IBM Global Services Security Practice: Rising ProfileBy Mel Duvall | Posted 2002-09-16 Print
Dossier: In the wake of September 11, Big Blue has reorganized its safety and security practice to complement its business continuity and disaster recovery offerings.
Security products and services have always been a big part of IBM Global Services' business. But after Sept. 11, IBM created a safety and security practice within Global Services, assembling its safety and security offeringsalong with its substantial business continuity and disaster recovery servicesunder Rusine Mitchell-Sinclair, a 20-year information technology veteran. The practice includes 3,000 consultants and about 100 researchers at her disposal.
"One of the chief reasons you bring in an organization like IBM is because you know they have the experience," says David Zink, the organization's vice president and CIO, who gives the company high marks for its work.
ChartOne, a San Jose-based company that stores medical records for about 1,400 hospitals in the U.S., retained IBM to consult on a security and storage-farm project. IBM now manages and provides disaster recovery services for the company's huge data warehouse. Sharad Patel, the company's chief technical officer, has been satisfied overall with IBM's work and ongoing support.
However, he says there were some problems early on in the project when IBM had to integrate its equipment with the company's Sun server environment. "Our engineering teams had to work together to make the hardware and software layer work together. But they stepped up to the plate to resolve the problem," Patel says.
The Napa Valley Wine Warehouse, a facility that stores wine for 54 wineries in California, brought IBM in to design and implement a secure extranet for its customers. General Manager Karen Ames was very satisfied with the work, but it came at a cost. "They are pricier, there's no way around that. But security was a big concern for me and my wineries," she says.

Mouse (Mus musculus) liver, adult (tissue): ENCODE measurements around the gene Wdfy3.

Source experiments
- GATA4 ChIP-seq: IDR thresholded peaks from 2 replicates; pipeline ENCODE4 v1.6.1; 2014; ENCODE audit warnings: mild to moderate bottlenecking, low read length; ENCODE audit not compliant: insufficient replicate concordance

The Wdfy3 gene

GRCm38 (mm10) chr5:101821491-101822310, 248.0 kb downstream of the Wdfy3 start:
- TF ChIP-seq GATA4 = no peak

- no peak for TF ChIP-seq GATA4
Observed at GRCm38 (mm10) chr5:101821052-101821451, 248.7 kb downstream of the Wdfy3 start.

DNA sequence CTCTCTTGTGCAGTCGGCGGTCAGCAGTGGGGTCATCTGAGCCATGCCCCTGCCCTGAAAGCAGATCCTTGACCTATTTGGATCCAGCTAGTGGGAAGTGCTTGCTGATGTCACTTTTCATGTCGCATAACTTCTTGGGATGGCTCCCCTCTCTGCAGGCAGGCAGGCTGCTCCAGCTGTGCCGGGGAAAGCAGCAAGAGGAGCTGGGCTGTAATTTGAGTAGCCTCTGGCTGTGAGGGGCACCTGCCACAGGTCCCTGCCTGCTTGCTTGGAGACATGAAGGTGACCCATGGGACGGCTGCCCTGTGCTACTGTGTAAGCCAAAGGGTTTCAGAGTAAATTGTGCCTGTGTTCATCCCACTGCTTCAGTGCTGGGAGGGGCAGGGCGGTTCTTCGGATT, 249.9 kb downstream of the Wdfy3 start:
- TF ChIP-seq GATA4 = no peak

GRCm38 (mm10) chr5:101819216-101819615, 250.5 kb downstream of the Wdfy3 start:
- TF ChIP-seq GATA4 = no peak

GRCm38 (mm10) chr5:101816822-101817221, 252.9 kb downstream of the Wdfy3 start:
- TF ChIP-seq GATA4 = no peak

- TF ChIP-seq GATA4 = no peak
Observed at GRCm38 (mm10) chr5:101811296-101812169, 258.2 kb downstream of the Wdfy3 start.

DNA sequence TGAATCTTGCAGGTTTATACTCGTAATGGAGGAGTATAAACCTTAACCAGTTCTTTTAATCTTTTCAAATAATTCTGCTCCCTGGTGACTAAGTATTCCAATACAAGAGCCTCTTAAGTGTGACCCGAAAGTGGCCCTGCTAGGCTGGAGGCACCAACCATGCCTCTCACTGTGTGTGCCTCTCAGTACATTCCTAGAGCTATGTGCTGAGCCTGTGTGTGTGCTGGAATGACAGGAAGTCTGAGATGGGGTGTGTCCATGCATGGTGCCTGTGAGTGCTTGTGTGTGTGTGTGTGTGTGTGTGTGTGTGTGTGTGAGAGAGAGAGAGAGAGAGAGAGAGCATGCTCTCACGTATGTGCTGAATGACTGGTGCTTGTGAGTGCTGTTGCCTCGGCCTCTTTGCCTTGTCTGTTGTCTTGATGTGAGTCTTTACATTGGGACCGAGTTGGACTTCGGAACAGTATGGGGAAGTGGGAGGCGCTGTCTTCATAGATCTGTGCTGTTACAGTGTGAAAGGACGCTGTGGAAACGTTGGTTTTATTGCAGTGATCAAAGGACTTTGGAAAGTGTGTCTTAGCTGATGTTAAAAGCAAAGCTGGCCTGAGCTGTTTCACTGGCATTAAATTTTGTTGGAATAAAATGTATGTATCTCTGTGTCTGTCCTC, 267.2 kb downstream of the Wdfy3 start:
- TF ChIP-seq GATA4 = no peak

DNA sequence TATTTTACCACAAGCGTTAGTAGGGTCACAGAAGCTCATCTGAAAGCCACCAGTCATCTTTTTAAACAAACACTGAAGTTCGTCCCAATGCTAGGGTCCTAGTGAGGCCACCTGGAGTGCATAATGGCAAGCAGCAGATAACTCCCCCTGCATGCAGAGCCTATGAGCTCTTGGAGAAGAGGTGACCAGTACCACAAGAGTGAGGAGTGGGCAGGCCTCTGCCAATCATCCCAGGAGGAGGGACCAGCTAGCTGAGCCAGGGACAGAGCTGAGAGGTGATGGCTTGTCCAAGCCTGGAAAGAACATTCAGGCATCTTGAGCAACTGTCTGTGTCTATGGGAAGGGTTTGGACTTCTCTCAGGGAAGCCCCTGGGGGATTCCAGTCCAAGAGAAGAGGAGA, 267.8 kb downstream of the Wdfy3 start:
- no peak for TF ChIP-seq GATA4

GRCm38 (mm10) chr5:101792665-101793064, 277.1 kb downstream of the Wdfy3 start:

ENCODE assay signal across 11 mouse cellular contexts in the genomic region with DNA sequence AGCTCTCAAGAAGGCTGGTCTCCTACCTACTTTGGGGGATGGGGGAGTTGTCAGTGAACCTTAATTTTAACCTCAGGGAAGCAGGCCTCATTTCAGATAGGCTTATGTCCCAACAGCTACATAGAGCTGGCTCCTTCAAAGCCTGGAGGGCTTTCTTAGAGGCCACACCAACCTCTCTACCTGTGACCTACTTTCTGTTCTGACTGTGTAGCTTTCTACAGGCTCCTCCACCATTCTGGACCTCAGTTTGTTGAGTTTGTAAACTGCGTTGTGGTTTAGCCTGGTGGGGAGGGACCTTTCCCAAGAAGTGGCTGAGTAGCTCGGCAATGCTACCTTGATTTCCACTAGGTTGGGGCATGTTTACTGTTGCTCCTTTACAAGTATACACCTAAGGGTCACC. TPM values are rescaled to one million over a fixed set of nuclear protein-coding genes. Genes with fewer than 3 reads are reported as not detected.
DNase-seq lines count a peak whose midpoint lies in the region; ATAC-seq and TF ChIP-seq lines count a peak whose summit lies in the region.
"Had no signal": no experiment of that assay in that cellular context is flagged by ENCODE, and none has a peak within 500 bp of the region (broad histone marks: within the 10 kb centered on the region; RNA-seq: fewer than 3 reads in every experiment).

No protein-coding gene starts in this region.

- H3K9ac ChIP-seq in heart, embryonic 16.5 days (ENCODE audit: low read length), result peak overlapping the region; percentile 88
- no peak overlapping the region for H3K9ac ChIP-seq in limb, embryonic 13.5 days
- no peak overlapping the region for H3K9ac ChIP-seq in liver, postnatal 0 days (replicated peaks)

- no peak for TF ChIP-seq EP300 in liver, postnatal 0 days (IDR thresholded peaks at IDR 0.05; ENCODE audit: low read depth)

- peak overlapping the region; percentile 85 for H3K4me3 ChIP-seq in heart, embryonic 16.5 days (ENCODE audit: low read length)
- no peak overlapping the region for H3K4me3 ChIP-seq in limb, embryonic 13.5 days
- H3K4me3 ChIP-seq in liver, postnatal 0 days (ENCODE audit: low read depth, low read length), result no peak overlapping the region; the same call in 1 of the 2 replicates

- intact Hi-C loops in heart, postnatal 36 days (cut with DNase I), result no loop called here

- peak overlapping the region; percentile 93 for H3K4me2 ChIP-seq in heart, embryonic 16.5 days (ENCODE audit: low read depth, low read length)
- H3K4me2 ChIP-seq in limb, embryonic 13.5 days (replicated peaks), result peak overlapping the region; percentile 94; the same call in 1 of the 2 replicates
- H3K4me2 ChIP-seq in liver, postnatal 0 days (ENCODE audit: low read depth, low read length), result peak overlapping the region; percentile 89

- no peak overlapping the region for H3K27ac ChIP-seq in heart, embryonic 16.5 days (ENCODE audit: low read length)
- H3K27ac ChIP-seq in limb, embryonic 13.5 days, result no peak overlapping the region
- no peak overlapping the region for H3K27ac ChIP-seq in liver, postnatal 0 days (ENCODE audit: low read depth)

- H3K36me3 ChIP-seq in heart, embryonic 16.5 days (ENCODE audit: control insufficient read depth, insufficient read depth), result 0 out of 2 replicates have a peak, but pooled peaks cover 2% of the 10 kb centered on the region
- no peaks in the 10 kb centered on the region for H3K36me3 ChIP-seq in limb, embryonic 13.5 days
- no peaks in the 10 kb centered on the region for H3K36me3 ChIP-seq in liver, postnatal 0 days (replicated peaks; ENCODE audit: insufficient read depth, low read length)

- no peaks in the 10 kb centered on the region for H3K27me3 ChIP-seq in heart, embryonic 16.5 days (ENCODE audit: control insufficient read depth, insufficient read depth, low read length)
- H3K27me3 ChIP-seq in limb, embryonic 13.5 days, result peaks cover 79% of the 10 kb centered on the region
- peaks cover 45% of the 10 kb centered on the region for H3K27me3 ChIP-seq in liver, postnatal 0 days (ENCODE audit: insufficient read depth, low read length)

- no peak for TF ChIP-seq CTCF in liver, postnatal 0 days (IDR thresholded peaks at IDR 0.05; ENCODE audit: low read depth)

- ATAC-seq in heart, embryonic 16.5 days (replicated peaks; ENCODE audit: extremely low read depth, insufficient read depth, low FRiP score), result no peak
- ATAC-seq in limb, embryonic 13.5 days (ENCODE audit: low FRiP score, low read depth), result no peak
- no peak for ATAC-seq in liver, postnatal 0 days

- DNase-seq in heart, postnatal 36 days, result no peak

IBM Global Services Security Practice
3039 Cornwallis Road, Research Triangle Park, NC 27709
Employees: 3,100 (3,000 consultants, and 100 researchers dedicated to security practice)
General Manager, Safety and Security Practice
Joined IBM in 1996, becoming a vice president with Global Services. Previously held executive positions with Blue Cross Blue Shield of New Jersey, and Rolm Corp.
Vice President, Global Security Solutions
Appointed to position in 2001. Formerly in charge of IBM's sponsorship marketing efforts, including its huge involvement with the Olympic Games.
Chief Privacy Officer
Responsible for guiding privacy policies across the company.
Security assessments, outsourcing, business continuity, disaster recovery. Partnered with Kroll for physical security.
Napa Valley Wine Warehouse
Project: Used IBM to design and implement a secure extranet for the 54 wineries that use its facilities.
Union Bank of California
Vice President, Systems and Contingency Planning
Project: Brought IBM in to design and implement a secure online banking application.
Canadian Payments Association
Project: IBM designed and implemented a public key infrastructure project to allow for the secure exchange of transactions between banks and financial services companies. Also provided security assessment services.
Chief Technical Officer
Project: Brought IBM in to design and implement a secure storage farm to house medical records.
T. Rowe Price
Vice President, Application Architecture
Project: Used IBM on a project to implement a secure access system so customers can gain access to multiple applications using one sign-on.
Blue Cross & Blue Shield of Rhode Island
Vice President, CIO
Project: Brought IBM in to consult on security to meet a 2001 deadline for making its information systems comply with the administrative standards of the 1996 Health Insurance Portability and Accountability Act.
Executives listed here have all been customers of IBM Global Services' security practice. Their willingness to talk has been confirmed by Baseline.
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